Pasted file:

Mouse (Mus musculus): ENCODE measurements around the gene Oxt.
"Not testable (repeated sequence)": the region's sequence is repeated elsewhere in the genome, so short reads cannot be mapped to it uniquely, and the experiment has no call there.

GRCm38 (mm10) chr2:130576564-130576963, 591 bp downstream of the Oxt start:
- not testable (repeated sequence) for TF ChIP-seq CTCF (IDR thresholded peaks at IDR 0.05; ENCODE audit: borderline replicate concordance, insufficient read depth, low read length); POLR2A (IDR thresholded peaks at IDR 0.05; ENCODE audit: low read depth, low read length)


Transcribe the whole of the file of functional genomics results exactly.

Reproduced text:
Mouse (Mus musculus): ENCODE measurements around the gene Oxt.
"Not testable (repeated sequence)": the region's sequence is repeated elsewhere in the genome, so short reads cannot be mapped to it uniquely, and the experiment has no call there.

GRCm38 (mm10) chr2:130576564-130576963, 591 bp downstream of the Oxt start:
- not testable (repeated sequence) for TF ChIP-seq CTCF (IDR thresholded peaks at IDR 0.05; ENCODE audit: borderline replicate concordance, insufficient read depth, low read length); POLR2A (IDR thresholded peaks at IDR 0.05; ENCODE audit: low read depth, low read length)